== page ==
Now is a great time to let your legislators hear from you which ones you need and why. As suggested in our updated Strong Cities Pocket Guide, making and sustaining those connections by phone, email and in person, are what it takes to keep these issues front and center.

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Need to know

Budget & finance

 

House Committee considers proposal to restore city and county liquor revenue

As we mentioned in last week’s Legislative Bulletin, slightly different proposals to restore city and county liquor revenue have been introduced in the House and Senate.

Last week the House Appropriations Committee heard HB 1113, which gradually increases the amount of liquor profits distributed to cities and counties until reinstating the traditional percentage based sharing formula in state fiscal year 2025. Representatives of cities, counties, police, and grocery stores all testified in support of the bill.

AWC’s Vice President and Buckley Mayor, Pat Johnson, emphasized that cities and counties receive a portion of state collected liquor revenue based on a long-standing agreement with the state. With the end of prohibition more than 80 years ago, the state pre-empted local governments from taxing liquor and instead agreed that a portion of liquor revenue generated at the state level would be distributed to cities and counties. This recognized the impacts of alcohol felt in our communities, and without this agreement, cities and counties would have explored other options and authorities.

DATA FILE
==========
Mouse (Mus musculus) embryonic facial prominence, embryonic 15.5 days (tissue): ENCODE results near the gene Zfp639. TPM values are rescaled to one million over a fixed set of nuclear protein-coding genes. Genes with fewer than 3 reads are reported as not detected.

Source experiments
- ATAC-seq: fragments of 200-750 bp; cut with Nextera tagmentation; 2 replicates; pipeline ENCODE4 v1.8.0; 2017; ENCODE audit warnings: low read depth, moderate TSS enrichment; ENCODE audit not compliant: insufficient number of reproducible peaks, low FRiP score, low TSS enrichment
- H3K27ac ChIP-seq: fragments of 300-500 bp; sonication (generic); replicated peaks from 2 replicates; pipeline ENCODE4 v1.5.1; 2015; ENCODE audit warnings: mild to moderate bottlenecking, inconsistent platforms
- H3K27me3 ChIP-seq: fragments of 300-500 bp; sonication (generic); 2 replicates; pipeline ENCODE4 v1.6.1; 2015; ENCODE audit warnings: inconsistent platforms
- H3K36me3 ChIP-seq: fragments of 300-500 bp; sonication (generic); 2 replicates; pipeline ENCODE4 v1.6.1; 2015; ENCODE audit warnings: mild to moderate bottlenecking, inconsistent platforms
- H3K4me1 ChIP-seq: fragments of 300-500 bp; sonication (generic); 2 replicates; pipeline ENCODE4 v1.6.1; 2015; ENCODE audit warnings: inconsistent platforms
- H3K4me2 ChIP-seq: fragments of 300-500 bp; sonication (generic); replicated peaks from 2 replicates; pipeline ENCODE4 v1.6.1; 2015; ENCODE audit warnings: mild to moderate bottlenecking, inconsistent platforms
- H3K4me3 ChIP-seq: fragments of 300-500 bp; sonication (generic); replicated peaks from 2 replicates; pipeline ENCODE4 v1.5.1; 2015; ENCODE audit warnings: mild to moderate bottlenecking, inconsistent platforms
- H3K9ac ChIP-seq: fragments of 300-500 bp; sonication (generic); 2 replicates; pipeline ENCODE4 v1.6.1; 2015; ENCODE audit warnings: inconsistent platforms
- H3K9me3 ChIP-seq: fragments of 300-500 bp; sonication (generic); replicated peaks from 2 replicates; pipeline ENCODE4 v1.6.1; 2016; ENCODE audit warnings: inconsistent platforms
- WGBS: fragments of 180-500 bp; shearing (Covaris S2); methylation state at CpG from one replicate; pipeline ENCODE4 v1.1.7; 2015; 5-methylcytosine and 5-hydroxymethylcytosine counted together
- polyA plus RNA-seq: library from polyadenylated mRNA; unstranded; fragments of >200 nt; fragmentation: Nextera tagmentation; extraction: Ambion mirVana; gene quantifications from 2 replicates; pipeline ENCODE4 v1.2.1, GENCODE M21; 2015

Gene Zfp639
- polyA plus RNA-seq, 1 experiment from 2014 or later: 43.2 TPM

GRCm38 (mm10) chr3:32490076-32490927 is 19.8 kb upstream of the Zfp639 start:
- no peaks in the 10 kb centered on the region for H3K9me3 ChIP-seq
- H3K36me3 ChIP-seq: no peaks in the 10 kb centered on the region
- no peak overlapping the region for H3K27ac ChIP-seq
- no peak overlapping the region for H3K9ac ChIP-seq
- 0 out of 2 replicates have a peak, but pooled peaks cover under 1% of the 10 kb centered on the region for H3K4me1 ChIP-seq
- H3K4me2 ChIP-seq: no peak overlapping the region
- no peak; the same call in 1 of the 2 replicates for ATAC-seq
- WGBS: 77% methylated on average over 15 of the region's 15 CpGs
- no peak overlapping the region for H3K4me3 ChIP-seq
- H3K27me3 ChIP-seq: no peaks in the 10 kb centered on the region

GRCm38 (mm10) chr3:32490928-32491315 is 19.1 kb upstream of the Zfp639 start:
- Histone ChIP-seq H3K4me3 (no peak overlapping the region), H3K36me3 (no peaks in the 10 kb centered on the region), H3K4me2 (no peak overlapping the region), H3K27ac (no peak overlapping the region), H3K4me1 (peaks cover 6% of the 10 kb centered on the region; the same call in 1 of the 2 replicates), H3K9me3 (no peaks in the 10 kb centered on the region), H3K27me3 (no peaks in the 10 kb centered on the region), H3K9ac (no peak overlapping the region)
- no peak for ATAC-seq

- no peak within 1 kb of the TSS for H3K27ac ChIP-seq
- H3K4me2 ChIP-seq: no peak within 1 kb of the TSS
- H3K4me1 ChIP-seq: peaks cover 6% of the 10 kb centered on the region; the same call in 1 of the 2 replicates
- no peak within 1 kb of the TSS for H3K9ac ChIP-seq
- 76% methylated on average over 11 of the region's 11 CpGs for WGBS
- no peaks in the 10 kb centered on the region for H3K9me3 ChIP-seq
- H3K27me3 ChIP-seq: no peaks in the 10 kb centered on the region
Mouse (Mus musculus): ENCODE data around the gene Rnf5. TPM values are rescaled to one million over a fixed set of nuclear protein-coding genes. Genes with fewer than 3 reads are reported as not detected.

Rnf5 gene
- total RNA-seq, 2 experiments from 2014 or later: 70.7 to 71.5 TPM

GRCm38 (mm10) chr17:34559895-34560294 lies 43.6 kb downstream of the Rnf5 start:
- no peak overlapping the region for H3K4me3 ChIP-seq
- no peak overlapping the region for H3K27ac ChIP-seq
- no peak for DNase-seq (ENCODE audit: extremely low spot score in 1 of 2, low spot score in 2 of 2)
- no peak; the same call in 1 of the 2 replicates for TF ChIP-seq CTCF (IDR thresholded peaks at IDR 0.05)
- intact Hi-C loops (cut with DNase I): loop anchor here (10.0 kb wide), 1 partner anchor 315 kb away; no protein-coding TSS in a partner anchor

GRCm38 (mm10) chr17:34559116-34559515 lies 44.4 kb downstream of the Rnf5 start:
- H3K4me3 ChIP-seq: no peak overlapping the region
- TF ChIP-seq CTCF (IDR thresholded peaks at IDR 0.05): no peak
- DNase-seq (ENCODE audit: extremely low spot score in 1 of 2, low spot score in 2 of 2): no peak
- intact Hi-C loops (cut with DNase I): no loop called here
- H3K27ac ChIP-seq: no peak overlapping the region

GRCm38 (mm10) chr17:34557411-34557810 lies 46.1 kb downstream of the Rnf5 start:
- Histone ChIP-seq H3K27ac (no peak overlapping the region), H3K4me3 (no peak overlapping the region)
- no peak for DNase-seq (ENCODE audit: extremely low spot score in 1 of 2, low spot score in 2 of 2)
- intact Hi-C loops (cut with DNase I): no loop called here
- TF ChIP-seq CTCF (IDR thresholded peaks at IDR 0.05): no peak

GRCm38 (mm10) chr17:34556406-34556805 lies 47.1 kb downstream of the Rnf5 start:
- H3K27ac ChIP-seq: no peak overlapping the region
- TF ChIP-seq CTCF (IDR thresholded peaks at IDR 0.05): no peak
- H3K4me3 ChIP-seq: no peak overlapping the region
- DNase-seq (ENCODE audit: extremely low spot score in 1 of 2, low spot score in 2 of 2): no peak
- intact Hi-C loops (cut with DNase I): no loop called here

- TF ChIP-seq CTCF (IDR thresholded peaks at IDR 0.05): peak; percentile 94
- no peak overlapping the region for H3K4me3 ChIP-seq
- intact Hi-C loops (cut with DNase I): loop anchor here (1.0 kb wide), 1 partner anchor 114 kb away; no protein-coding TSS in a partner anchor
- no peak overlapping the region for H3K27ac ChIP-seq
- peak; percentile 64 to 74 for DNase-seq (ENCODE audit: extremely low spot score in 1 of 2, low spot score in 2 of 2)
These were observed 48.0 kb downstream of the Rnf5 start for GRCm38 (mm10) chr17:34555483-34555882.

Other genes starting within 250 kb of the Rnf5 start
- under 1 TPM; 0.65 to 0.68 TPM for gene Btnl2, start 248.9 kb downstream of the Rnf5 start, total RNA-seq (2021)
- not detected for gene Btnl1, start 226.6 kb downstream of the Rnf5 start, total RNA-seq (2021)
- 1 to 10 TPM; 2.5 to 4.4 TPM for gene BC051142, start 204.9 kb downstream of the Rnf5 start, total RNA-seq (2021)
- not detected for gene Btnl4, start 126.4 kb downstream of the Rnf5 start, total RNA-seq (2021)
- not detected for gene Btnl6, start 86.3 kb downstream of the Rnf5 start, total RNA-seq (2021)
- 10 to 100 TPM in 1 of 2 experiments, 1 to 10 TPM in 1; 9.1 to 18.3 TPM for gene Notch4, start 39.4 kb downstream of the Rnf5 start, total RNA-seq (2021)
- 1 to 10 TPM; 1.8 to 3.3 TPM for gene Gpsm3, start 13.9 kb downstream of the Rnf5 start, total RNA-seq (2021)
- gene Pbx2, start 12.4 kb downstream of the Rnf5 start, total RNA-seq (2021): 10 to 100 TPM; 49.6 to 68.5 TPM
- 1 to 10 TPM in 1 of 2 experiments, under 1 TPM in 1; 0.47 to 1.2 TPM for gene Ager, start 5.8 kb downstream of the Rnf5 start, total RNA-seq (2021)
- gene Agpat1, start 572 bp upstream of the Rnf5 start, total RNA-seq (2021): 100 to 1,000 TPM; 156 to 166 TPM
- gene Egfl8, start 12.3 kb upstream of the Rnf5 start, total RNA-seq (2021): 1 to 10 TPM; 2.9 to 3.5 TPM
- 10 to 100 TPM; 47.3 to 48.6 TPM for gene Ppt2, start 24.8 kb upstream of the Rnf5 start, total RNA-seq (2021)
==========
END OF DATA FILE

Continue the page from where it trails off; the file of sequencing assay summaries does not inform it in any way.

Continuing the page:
A representative from the Northwest Grocery Association also testified in support of the bill. She noted that as they drafted the initiative to privatize liquor sales, they were very careful to not only preserve city and county liquor revenue but to enhance it for public safety. This provision was not honored by the Legislature following privatization.

Efforts continue to move this bill through the House of Representatives and secure a hearing for the Senate liquor revenue proposal, SB 5240.

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Proposal linking annual property tax increases to inflation and population growth introduced

Last week a bi-partisan proposal to lift the 1percent cap on annual property tax increases was introduced in the House, HB 1764. A coalition led by the counties and including cities, labor organizations, fire fighters, law enforcement, public health, and human services is seeking a new annual limit tied to inflation and population growth. The proposal ensures that the authorized annual increase never falls below 1 percent or rises above 5 percent.

AWC and other coalition members are very appreciative of the bi-partisan group of legislators sponsoring this bill, including prime sponsors Rep. Kristine Lytton (D-Anacortes) and Rep. John Koster (R-Arlington).

We expect the House proposal to be heard in the next few weeks and a companion to be introduced in the Senate.

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Environment & land use

 

Authorizing rail dependent uses outside of Urban Growth Areas